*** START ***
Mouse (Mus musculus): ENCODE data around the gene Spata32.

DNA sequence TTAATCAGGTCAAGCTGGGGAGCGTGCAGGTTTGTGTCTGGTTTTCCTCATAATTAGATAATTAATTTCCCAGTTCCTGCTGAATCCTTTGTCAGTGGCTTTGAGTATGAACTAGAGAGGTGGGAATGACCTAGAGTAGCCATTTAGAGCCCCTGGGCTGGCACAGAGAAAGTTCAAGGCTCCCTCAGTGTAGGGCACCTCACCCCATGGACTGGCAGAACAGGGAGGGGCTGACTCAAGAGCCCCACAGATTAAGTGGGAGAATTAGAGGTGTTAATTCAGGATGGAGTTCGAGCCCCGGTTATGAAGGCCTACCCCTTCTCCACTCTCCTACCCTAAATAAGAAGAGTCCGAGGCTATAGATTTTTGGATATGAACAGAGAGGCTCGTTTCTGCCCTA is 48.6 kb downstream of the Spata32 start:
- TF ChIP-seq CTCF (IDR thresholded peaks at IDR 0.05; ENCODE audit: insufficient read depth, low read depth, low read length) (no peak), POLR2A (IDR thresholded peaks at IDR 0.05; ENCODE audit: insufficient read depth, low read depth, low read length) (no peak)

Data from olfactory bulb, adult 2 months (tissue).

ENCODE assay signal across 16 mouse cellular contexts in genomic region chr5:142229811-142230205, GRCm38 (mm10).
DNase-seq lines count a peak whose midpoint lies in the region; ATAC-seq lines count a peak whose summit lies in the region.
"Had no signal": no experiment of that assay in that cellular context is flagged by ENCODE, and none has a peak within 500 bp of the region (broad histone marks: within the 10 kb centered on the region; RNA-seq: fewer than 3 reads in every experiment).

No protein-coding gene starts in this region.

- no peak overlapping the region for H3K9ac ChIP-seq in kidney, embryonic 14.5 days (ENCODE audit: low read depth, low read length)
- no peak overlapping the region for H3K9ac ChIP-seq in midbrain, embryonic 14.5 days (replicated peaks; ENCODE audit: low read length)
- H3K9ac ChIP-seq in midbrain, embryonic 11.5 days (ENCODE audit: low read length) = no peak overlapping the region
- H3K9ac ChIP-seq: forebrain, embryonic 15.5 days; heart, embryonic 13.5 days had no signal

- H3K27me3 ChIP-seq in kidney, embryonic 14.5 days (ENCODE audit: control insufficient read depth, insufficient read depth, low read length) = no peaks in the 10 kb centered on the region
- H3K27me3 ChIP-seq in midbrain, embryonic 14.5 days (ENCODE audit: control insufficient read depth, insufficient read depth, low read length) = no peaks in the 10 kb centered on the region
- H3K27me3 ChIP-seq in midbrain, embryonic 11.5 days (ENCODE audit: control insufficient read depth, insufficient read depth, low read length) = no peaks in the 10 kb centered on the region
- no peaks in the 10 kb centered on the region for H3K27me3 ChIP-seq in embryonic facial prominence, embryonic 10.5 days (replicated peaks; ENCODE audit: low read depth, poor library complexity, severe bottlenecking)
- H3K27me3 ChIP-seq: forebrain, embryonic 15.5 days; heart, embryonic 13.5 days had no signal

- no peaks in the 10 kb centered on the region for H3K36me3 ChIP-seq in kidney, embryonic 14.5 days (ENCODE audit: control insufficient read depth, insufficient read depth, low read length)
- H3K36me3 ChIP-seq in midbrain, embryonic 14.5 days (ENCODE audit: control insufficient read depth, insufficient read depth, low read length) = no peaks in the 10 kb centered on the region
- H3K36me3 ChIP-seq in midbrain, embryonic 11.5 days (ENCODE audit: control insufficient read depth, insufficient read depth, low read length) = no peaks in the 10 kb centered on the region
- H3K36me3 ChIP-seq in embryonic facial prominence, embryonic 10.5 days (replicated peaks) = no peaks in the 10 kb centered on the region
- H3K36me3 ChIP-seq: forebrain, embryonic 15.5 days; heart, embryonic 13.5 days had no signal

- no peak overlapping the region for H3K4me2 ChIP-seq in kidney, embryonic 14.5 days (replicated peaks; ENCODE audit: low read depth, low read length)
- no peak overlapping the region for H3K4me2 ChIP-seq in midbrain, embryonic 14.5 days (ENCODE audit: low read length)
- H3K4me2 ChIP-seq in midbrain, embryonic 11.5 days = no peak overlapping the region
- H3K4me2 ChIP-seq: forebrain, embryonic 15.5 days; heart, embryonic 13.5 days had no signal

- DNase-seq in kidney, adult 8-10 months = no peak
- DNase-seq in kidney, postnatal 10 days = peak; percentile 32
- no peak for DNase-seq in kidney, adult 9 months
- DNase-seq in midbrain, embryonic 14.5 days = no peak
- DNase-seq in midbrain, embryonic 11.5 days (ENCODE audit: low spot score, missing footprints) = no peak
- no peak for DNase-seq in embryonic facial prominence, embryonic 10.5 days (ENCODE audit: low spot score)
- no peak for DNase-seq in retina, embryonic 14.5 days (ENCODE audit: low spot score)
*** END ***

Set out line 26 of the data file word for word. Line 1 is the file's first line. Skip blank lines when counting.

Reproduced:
- H3K4me2 ChIP-seq: forebrain, embryonic 15.5 days; heart, embryonic 13.5 days had no signal